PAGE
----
In late 40s, the era of MangaW started with Osamu TezukaW (1928 – 1989) who was a Japanese cartoonist, animator, film producer, and the ‘the Father of Manga’. In one of his important works, ‘Ribon no Kishi (Princess KnightW)’ which appeared in the magazine from 1953 to 1968 for girls, had a great influence on future of ‘Shōjo mangaW(girls’ manga)’ as well as Makoto Takahashi. ‘Princess Knight’ is the story of a young Princess named Sapphire, in a medieval European country, who had to pretend to be a boy prince so that she could inherit the throne as women are not eligible to do so in the story. We see something common in between this story and the story of ‘The Rose of Versailles’ which appear in early 1970s.…
** For more information on ‘The Rose of Versailles’ please refer “Everything Started From The Most Famous Frenchman In Japan” in Saionji Net.

Up to this point, we would ‘personally’ like to conclude that the concept and the image of roses in Japan today were established by the illustrations and manga through this periodical flow, from Kasho Takabatake to ‘The Rose of Versailles’, which is somewhat different from those in Europe.

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New breed rose, ‘La Rose de Versailles’ , bred under the image of the girls manga spectacular, ‘The Rose of Versailles’ by Keisei Rose Garden.


 
 

The Actual Roses Today

Keisei Rose Garden and Mr. Rose

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Panoramic view of main rose garden, Keisei Rose Garden.

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Photo of Shozo Suzuki in his mid-thirties from a new paper celebrating 100th anniversary of his birth. The photo of the rose below is the 100th anniversary rosenamed after him, ‘Mr.Rose’.

Looking back to the recent history of  roses as one of the icons to express beauty, we cannot ignore a man, Seizo SuzukiW, who was called ‘Mr. Rose’.

Seizo Suzuki was born in Tokyo in 1913.  He studied horticulture at the Tokyo Metropolitan Engei High School Horticulture where his interest developed towards roses. After his graduation, he started a private rose garden, ‘Todoroki Rose Garden’ in Setagaya, TokyoW where one of his regular customers was Ichirō HatoyamaW, an important politician who became a Prime Minister in 1950s.
Surprisingly, in this rose garden, Shozo protected his collection of 300 rose varieties during World War II.

keisei_rose_garden_04

‘Albrecht Durer’ rose, keisei Rose Garden.

After the war, in order to recreate the towns and to develop the economy, most of the existing railroad companies at that time constructed facilities attached or near the station where people could gather for shopping or amusement so that frequency of use in trains would increase.  Among those facilities, Keisei Electric Railway opened a rose garden, Keisei Rose Garden,  in 1959 where Shozo was asked to spearhead the institute of rose breeding.

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‘Honey Caramel’ rose. Keisei ose Garden.

Besides having been rewarded several times in international contests for his new breed roses during his tenure, he continued to pour his efforts into promoting the culture of roses and to protect the rights of hybridizers in Japan before he passed away in 2000.  His study on roses did not stay only on breeding but natural fragrance of roses which happened to develop into skin and haircare products of ‘Shiseido‘, the leading cosmetic company of Japan.  His collaboration first started right after the war on the ‘First Rose Exhibition’ which took place in the gallery Shiseido owned.  It was in 1984 that their collaboration on roses became  the product line,  ‘Rosarium / ばら園(Bara-en)’  which we recommend to those who love the smell of rose but don’t prefer strong fragrances of roses we come up in some European or American skincare products with rose fragrances.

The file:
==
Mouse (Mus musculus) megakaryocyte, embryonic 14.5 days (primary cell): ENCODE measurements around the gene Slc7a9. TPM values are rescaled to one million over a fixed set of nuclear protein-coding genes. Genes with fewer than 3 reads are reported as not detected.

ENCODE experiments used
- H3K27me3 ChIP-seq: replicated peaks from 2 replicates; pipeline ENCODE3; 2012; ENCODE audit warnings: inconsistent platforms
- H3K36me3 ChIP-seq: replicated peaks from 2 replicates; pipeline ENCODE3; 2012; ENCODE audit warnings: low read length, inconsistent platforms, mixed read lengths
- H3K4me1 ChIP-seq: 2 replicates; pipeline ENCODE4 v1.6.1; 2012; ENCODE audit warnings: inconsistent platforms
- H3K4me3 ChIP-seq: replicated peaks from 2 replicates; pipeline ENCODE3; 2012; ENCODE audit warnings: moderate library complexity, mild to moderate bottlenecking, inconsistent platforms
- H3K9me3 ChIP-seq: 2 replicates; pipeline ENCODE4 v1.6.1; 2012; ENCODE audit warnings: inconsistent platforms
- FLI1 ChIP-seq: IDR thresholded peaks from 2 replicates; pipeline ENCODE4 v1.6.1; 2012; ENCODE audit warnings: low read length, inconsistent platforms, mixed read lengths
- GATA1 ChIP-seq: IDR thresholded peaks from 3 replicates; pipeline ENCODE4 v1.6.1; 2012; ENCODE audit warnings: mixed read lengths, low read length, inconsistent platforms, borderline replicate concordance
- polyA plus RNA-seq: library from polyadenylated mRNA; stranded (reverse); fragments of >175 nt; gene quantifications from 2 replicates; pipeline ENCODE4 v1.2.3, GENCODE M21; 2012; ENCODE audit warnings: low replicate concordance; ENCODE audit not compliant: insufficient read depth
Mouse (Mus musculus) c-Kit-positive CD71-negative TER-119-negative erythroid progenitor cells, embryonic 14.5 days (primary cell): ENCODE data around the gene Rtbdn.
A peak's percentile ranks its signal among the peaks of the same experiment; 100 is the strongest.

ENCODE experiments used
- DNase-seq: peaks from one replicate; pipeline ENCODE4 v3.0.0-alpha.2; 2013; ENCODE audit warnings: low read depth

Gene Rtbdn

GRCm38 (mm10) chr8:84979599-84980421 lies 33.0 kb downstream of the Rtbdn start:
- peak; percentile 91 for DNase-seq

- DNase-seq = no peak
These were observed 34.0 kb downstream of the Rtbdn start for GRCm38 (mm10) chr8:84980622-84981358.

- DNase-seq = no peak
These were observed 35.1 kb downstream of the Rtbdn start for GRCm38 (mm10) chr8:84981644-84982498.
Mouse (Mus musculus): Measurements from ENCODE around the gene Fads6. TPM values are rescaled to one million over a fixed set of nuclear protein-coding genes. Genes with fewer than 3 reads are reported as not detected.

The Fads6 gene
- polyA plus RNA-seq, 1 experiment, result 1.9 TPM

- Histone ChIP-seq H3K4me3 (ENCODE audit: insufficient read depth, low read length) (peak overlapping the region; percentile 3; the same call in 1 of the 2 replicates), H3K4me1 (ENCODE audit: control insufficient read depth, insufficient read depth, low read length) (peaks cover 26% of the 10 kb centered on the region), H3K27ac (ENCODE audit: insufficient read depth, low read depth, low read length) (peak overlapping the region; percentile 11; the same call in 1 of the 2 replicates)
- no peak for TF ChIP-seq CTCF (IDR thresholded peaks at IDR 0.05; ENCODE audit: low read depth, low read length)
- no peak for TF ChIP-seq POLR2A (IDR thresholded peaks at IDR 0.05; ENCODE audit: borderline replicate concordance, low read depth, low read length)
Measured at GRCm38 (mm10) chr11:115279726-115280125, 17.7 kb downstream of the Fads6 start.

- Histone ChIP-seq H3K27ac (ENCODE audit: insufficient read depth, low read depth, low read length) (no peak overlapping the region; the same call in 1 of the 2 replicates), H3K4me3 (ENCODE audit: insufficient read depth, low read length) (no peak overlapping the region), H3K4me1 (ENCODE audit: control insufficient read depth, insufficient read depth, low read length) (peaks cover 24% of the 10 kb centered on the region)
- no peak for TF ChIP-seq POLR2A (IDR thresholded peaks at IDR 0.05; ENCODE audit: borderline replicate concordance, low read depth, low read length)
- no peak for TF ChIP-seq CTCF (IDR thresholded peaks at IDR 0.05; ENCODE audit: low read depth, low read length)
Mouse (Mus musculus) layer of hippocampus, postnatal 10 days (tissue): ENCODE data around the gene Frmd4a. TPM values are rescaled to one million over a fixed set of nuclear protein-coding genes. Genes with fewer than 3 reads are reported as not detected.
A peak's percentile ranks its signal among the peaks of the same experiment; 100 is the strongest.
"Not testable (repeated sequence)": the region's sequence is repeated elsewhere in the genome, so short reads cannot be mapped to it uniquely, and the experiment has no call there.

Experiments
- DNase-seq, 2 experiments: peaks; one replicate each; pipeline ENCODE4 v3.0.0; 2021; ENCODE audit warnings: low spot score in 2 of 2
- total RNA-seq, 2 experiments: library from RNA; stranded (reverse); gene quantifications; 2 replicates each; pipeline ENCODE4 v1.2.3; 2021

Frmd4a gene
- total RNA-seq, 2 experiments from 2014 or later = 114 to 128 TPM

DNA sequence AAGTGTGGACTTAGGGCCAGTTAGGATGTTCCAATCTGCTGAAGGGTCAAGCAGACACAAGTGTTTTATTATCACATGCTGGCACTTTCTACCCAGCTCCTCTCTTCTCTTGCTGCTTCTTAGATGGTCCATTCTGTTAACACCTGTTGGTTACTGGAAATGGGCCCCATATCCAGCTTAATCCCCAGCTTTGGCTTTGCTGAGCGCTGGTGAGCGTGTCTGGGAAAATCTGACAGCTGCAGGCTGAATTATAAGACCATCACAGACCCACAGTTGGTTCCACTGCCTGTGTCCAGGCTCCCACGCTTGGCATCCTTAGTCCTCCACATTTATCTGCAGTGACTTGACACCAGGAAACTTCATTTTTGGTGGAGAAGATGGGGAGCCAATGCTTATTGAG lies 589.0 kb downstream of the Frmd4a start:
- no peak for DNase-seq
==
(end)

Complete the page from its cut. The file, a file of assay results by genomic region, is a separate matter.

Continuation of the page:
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‘Rosarium’ series of skincare, haircare and fregrance products from Shiseido. Photo from ‘Rosarium / Bara-en Official Site(Japanese only)’.

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A rose named after the ‘Kaguya-hime, a princess who went back to the moon from The Tale of the Bamboo CutterW.

Today, the whole site of Keisei Rose Garden covers an area of 30,000 square meters (32,800 square yards) with more than 7,000 roses of 1,000 varieties, from old roses to modern roses. Moreover, around 16,000 plants and flowers of 200 varieties are planted. The garden is beautifully decorated where you will have a splendid and gorgeous moment among roses in bloom, some may enjoy imagining yourself as if you are a princess or a Lady in modern Japanese Bijin-ga illustrations or Manga.

Facilities as flower shops where you could purchase rare original breed roses and cafe where you could enjoy rose tea and other rose related foods are there which should be enchanting for rose-lovers!

Don’t worry!  Non-rose related food and beverages are also available for those who don’t want to eat roses.

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Beautiful cut roses are sold too!

  • How to access by cars :

    Kashiwa IC of Joban Expressway or Chiba-North IC of Higashi Kanto Expressway and take National Road 16.

  • How to access by trains :

    Yachiyo-midorigaoka Station of Toyo Rapid Railway
    From the north exit, walk along the railroad tracks for about fifteen minutes.
     
     

    Keisei Rose Garden
    (KEISEI ROSE GARDEN)

    • Information :

      Address : 755 Owada-shinden, Yachiyo-shi, Chiba Pref.
      Tel : 047-459-0106
      Website : http://www.keiseirose.co.jp/ (Japanese only)
      E-mail : Not avaliable
      Opening Hours : (December-April, July- September) 10:00 ~ 17:00
      (May-June, October-November) 09:00 ~ 18:00
      Closed : Open 365 days
      (except for days of rough weather)
      Entrance Fee :(May-June) 1,200 yen
      (October-November) 1,000 yen
      (Other months) 300 yen
      Parking : 700 spaces
    • Map :